The international spread of the COVID-19 virus has unfortunately brought harm to many physically, but what’s often overlooked are the mental health issues brought about by the pandemic, which can be just as deadly. Instances of mental health issues such as anxiety and depression have skyrocketed in the past year.
According to a study by Mental Health America, anxiety screens have increased by 93% from 2019 to 2020, while depression screens have increased by 62%. Of all these people who were screened for moderate depression or anxiety, 70% said that loneliness and isolation were among the main concerns that led to their mental health issues. Furthermore, college students (aged 18-24) are amongst the age groups that struggle the most with these issues.
According to a story by Inside Higher Education, 58% of students that were surveyed in September say that they are moderately, very, or extremely worried about their mental health.
Siobhan Ryan-Perry, a clinician at NKU’s Health, Counseling and Student Wellness (HCSW) office who specializes in alcohol and other drugs, said that the university has seen a dramatic increase in students struggling with mental health issues, including substance abuse, since this school year started. She also warns that rates of suicide ideation have gone up in youth within the Greater Cincinnati area.
Ryan-Perry blames a lot of this on the social isolation and distancing that comes with the pandemic.
“We’ve seen across the country that there has been an increase in mental health concerns. As humans we are social beings. Students aren’t able to do things like go to class, see their friends or learn from one another. There’s also the chance that home isn’t a safe place for some students,” Ryan-Perry said.
According to Ryan-Perry, while instances of mental health concerns among students have increased on campus, the team at HCSW has been taking drastic measures to combat this growth and to help students receive the treatment they need.
Ryan-Perry said that full time therapists and student interns have been added and that each therapist and clinician have full caseloads. She encourages students who are dealing with conditions such as anxiety or depression to talk to somebody.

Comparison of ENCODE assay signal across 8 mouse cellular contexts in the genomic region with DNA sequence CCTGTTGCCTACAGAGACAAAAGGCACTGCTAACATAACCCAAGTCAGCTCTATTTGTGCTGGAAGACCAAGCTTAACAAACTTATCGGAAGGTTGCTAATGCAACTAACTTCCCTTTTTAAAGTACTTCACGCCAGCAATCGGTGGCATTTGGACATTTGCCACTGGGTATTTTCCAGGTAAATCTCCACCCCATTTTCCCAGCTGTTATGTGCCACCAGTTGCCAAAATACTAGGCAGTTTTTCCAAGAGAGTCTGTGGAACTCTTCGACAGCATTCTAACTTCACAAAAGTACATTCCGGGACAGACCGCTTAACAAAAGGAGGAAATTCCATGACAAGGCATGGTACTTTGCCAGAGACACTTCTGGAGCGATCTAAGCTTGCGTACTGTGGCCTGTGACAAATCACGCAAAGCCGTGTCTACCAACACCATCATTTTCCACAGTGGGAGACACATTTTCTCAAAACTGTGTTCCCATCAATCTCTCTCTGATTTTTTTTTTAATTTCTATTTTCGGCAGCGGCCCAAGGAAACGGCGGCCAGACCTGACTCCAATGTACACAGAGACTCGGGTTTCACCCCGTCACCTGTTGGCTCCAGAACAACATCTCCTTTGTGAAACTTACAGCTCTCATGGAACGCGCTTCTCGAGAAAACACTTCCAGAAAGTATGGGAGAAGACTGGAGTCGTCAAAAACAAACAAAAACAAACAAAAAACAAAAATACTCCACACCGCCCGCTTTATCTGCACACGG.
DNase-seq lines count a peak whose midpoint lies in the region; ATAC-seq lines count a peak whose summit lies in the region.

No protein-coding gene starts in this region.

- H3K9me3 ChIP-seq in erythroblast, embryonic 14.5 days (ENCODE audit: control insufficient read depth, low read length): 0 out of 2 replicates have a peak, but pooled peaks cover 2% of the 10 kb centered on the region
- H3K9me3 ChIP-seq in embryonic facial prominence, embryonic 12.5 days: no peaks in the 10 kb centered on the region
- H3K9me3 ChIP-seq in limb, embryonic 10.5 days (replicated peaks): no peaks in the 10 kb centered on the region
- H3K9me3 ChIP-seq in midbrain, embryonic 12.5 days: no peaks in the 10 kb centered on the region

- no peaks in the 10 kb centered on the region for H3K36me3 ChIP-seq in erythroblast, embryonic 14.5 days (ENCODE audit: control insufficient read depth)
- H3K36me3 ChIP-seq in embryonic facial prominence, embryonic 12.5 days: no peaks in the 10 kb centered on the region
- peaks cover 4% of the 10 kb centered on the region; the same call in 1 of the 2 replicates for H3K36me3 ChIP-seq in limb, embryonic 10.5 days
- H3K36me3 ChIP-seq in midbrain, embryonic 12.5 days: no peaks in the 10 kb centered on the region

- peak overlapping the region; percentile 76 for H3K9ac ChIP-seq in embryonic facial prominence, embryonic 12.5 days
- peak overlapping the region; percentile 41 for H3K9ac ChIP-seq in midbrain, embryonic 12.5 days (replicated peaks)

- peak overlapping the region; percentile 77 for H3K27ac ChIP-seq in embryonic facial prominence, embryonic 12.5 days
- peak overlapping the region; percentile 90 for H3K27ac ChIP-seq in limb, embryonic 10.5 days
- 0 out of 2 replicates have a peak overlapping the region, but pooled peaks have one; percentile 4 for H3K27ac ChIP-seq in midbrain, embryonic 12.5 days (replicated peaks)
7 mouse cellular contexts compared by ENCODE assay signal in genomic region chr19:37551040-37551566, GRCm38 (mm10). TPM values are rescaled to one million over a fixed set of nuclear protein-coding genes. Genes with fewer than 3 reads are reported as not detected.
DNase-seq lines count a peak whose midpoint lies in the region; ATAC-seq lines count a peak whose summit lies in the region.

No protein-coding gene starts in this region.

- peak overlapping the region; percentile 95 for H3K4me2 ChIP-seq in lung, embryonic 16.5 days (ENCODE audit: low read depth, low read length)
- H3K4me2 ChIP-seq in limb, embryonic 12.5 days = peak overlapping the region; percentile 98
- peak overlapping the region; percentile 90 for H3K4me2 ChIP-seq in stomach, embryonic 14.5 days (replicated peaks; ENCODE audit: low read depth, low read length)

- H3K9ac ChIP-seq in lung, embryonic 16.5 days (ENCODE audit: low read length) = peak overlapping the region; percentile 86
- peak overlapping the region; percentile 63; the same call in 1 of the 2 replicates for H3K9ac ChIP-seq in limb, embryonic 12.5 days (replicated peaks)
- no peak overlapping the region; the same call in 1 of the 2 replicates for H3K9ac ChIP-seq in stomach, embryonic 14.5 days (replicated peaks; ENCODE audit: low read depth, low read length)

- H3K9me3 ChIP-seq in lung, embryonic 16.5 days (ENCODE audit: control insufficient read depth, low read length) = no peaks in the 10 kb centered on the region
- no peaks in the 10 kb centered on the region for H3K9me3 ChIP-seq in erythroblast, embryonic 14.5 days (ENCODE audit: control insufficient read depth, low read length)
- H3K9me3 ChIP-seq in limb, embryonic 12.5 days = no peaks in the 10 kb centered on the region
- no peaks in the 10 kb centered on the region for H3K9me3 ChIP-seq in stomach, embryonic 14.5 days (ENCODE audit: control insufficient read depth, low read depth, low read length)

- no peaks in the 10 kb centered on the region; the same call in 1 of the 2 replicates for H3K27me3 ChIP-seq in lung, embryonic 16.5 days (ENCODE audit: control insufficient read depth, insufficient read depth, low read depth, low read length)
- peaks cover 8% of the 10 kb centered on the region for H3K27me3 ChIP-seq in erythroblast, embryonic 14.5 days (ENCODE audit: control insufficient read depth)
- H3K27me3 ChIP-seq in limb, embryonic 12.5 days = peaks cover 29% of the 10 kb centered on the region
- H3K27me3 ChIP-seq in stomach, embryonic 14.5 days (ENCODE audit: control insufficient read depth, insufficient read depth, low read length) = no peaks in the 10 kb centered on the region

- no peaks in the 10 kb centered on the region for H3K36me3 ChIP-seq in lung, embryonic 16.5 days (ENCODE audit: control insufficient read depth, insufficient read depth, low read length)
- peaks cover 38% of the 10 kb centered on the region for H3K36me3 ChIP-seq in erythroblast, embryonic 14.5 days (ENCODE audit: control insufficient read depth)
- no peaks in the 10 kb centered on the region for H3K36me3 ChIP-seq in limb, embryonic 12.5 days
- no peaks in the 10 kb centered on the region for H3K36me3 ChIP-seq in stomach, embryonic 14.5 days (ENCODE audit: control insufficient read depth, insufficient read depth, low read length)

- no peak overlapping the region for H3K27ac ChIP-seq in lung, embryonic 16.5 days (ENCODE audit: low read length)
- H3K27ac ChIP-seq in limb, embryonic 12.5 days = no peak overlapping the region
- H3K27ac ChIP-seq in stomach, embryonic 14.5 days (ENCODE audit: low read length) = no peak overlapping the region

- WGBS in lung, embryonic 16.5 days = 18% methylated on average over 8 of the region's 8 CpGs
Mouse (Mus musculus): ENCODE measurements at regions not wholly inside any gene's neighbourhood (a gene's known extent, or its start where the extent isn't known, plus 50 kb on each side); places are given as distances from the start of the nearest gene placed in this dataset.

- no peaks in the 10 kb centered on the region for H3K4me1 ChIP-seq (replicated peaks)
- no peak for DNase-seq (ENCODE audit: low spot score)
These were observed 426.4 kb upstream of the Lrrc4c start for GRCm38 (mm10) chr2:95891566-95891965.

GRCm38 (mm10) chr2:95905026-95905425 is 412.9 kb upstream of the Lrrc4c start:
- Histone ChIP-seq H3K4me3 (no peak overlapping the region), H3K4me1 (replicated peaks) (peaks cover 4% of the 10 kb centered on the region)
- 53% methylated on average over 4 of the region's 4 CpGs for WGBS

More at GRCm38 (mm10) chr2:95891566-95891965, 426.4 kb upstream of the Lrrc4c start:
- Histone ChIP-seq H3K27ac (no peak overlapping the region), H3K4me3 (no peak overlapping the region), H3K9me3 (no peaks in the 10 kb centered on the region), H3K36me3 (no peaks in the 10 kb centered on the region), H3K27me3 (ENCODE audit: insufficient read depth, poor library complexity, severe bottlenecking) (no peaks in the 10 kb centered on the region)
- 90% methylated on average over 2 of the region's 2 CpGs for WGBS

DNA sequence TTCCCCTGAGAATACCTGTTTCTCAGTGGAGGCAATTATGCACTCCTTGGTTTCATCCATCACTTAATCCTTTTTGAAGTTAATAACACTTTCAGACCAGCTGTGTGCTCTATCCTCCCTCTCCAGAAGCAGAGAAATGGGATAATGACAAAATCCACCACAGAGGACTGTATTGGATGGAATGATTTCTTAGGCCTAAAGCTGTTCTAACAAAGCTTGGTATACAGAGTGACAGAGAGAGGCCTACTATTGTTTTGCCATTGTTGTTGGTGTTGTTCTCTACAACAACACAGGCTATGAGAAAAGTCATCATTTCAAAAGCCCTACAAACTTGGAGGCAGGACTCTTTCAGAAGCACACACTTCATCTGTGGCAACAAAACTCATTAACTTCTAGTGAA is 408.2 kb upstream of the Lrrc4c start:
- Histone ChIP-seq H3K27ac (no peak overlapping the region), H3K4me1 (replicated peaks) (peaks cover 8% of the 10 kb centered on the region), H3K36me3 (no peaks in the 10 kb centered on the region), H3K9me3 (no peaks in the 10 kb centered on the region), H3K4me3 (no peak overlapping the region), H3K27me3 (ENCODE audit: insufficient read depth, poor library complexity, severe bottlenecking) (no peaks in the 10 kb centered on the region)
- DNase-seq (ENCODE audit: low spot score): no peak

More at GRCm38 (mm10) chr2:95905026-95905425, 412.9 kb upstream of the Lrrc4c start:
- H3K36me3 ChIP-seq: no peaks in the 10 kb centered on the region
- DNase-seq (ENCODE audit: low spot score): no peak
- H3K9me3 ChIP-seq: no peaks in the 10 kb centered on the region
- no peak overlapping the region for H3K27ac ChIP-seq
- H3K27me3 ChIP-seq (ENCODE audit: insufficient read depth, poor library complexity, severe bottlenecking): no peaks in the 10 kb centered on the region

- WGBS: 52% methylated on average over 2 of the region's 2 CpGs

“If you want to talk to somebody, please reach out. Check out our website, it is full of information and resources. We also have an after-hours crisis hotline [evenings and weekends],” Ryan-Perry said.
John Gaffin, NKU’s Chief of Police, discussed the rise in reported incidents of substance abuse on campus.
He said that since NKU went back to operating completely online in early November, these incidents have declined, but prior to that, they occurred at a higher amount than usual since the semester began in August.
He encourages students to connect to people as best as they can while still following social distancing guidelines and to spend time pursuing hobbies that are healthy both physically and mentally.
“There’s fatigue that comes with social distancing and days that you really just need a break,” Gaffin said. “It’s a normal thing that could potentially lead to substance abuse if you aren’t careful to spend your time doing other healthier things.”
Gaffin also wants students to know that despite campus shutting down, the NKU community will always be there to help them in one fashion or another.
“What students have to keep in mind, all of the resources that have existed on campus before COVID, they can still use. They are all still there, even if they don’t appear so or are in a different format. Still reach out, those services and staff members are there. The staff at NKU really wants to help you,” Gaffin said.
Henry Paradies, a criminal justice major, said that not being in a classroom or surrounded by friends can be especially hard and that he has felt lonelier at times during the semester.
According to Paradies, the best thing students can do to help each other get through these types of challenges is to make sure that they are making an effort to talk to their friends, since they are probably not seeing them as much as they would under normal circumstances.
For him personally, Paradies said that he is spending more time than usual pursuing hobbies such as reading. He has been talking to his friends as much as he can safely do.
“Talk to people as reasonably as you can. It’s what helped me and what helped a lot of my friends. Our fraternity Zooms every week. It’s good to have a good close friend group that you know is being careful and safe,” said Paradies.
Ryan-Perry urges students that the most important thing they can do for their mental health is to talk to someone—whether that’s a friend or family member or a professional counselor.
“A lot of the time, students may feel like they’re going to be judged or that nobody will understand. They could also feel as though they are the only ones going through what they are going through. But that’s far from the case. So many people are struggling. We want to help you and there is no judgment,” said Ryan-Perry.
She wants students to know that there are in person, video and phone sessions available for counseling. She said that financial stress should not be a concern if you are seeking treatment for your mental health.
“If you cannot pay, we’ll help you figure out a way to make it work,” said Ryan-Perry.
To schedule a counseling appointment at Health, Counseling and Student Wellness: (859) 572-5650
National Suicide Prevention Lifeline: 1-800-273-TALK (8255)
Crisis Textline: Text CONNECT to 741741
Health Counseling and Student Wellness Crisis Line: (859) 572-7777
University Police: Call 911 or (859) 572-7777
National Alliance on Mental Illness Kentucky Crisis Line: (800) 950-NAMI (6264)